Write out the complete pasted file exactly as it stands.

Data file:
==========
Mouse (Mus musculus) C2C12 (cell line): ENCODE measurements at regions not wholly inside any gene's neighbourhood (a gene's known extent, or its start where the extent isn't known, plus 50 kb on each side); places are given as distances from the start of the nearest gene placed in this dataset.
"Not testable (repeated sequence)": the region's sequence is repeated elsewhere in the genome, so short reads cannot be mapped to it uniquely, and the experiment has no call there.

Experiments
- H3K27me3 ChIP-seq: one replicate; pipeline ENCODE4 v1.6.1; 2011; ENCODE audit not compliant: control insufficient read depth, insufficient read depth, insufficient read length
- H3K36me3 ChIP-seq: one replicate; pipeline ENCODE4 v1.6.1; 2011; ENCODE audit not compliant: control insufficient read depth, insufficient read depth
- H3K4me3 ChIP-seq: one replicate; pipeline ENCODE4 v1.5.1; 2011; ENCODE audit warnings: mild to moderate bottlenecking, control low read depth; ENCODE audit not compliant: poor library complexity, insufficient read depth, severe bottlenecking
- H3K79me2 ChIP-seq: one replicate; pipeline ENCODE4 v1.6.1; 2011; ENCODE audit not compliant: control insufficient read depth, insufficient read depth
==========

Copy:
Mouse (Mus musculus) C2C12 (cell line): ENCODE measurements at regions not wholly inside any gene's neighbourhood (a gene's known extent, or its start where the extent isn't known, plus 50 kb on each side); places are given as distances from the start of the nearest gene placed in this dataset.
"Not testable (repeated sequence)": the region's sequence is repeated elsewhere in the genome, so short reads cannot be mapped to it uniquely, and the experiment has no call there.

Experiments
- H3K27me3 ChIP-seq: one replicate; pipeline ENCODE4 v1.6.1; 2011; ENCODE audit not compliant: control insufficient read depth, insufficient read depth, insufficient read length
- H3K36me3 ChIP-seq: one replicate; pipeline ENCODE4 v1.6.1; 2011; ENCODE audit not compliant: control insufficient read depth, insufficient read depth
- H3K4me3 ChIP-seq: one replicate; pipeline ENCODE4 v1.5.1; 2011; ENCODE audit warnings: mild to moderate bottlenecking, control low read depth; ENCODE audit not compliant: poor library complexity, insufficient read depth, severe bottlenecking
- H3K79me2 ChIP-seq: one replicate; pipeline ENCODE4 v1.6.1; 2011; ENCODE audit not compliant: control insufficient read depth, insufficient read depth